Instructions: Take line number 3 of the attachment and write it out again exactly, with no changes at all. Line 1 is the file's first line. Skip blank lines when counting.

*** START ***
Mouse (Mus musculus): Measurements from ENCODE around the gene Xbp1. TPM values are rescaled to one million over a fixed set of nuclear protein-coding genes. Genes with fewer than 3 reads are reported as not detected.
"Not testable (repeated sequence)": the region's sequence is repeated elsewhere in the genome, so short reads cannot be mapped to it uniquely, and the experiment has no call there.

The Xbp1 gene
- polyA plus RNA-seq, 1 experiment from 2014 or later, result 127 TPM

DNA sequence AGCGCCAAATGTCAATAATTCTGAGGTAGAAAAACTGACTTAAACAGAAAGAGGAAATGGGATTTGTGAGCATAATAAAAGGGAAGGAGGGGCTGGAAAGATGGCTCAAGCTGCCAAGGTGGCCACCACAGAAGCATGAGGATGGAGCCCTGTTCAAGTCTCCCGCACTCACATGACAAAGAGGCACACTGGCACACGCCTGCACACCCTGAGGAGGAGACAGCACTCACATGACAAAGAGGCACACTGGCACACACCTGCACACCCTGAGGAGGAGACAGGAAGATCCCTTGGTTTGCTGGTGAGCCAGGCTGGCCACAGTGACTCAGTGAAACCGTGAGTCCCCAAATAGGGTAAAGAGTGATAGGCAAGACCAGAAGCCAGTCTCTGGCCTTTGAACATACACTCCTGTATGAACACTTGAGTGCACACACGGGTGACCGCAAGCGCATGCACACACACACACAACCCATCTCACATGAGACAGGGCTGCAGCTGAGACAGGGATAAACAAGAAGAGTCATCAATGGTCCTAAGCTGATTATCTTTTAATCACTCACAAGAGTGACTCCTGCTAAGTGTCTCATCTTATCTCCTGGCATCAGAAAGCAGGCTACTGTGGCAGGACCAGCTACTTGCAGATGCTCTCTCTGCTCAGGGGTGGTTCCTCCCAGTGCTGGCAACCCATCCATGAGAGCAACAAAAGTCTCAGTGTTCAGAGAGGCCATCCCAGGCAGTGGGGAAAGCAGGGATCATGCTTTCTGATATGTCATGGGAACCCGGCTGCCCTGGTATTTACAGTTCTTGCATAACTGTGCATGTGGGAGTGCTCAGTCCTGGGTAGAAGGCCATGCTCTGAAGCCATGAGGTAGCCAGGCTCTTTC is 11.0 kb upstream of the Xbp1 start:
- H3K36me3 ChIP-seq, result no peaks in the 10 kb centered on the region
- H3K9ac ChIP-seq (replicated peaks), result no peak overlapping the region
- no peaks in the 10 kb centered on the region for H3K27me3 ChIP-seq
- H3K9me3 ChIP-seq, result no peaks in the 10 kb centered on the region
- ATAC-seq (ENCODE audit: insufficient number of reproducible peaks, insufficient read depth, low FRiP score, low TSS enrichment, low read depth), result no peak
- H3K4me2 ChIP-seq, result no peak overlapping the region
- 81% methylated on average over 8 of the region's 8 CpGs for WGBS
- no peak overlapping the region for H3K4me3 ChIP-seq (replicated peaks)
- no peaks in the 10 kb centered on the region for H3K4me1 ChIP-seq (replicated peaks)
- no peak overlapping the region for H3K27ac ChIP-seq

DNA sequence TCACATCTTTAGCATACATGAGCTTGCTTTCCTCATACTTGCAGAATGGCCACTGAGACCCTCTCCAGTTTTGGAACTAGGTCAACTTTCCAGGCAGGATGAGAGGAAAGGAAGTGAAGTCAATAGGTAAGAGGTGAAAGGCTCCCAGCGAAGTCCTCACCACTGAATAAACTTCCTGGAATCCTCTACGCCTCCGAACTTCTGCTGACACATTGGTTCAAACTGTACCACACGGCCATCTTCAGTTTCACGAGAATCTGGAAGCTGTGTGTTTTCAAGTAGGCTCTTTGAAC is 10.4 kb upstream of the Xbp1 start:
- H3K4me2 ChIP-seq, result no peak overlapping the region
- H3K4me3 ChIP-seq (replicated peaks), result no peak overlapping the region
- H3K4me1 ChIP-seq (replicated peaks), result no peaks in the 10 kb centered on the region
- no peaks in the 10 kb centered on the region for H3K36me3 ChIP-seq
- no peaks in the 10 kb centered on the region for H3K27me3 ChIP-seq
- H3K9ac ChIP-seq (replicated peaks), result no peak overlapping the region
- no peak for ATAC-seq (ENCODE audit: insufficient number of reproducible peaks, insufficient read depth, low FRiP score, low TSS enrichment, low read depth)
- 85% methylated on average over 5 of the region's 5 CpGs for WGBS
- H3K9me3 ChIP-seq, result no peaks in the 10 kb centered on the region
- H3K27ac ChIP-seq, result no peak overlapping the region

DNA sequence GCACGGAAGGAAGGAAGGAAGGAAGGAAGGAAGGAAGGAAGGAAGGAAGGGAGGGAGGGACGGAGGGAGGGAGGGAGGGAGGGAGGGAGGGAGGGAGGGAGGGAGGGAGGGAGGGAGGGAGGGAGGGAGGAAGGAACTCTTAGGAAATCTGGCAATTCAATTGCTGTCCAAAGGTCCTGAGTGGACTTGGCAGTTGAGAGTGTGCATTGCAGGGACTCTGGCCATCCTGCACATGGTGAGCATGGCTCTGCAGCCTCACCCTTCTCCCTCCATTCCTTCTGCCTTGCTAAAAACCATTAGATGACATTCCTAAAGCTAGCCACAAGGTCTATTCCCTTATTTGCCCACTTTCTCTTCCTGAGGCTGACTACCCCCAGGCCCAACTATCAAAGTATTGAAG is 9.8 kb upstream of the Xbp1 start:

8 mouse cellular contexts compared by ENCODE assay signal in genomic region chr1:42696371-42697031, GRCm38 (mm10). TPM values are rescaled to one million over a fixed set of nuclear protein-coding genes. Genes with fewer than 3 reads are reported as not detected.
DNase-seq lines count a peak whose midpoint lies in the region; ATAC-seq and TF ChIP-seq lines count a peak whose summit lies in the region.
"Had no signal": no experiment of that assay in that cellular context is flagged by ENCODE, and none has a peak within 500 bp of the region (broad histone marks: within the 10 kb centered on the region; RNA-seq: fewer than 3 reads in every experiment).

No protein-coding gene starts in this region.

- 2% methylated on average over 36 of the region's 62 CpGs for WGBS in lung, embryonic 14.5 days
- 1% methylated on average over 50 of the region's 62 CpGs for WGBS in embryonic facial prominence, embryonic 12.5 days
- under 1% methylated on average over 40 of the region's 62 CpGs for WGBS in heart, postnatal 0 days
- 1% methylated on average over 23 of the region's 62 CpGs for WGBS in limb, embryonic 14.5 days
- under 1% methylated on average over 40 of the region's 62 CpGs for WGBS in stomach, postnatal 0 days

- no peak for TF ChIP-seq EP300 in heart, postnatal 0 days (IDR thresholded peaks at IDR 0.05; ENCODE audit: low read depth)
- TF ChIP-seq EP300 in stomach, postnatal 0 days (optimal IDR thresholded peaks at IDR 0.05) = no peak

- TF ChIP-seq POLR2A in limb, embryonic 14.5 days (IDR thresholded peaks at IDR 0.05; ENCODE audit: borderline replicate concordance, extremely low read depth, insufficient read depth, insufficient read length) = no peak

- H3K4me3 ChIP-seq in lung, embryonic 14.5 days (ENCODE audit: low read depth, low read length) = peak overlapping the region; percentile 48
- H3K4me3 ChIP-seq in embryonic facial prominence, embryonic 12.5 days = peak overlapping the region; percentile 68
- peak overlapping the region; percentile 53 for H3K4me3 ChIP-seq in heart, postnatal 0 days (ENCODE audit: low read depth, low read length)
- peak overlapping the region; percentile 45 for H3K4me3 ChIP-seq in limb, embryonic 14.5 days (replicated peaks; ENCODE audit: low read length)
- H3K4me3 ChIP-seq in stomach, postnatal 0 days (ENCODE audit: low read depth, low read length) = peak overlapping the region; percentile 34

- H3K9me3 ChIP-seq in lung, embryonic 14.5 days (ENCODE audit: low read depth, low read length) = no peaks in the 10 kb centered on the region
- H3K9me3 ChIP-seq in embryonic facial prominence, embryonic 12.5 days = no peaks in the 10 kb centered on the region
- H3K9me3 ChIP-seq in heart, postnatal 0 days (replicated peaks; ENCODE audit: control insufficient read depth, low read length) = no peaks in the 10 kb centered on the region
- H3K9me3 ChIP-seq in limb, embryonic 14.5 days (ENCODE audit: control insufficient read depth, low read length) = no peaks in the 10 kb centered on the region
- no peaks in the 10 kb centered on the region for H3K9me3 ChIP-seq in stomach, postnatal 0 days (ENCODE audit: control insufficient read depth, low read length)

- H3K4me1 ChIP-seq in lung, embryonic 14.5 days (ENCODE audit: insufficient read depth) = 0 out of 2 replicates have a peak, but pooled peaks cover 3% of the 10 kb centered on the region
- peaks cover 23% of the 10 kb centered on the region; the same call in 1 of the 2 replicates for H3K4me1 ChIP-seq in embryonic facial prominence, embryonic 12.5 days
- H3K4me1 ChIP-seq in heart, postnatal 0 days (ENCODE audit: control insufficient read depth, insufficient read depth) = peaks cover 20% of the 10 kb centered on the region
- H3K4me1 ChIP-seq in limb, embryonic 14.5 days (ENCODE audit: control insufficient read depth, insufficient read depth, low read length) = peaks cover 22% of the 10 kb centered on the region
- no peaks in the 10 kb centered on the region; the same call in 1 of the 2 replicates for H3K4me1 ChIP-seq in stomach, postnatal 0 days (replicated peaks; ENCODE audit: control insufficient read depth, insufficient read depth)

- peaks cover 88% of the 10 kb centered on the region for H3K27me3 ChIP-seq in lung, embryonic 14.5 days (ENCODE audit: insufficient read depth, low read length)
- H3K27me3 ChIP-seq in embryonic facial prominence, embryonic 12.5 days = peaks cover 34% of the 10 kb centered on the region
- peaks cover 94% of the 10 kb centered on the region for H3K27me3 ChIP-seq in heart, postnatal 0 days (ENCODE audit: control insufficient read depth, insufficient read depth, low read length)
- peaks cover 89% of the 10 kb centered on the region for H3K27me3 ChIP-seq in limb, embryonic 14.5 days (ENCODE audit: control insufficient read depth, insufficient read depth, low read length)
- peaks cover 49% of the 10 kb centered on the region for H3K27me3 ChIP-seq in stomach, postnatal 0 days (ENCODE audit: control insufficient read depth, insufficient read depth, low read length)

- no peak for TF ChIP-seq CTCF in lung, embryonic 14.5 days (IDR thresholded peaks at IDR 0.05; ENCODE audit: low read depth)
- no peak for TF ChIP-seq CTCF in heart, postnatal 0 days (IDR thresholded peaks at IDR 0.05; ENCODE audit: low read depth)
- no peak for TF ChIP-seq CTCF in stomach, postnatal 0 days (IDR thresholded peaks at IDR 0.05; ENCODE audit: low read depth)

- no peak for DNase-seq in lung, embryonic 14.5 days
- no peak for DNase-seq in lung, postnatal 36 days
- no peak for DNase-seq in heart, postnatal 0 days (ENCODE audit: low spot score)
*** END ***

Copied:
The Xbp1 gene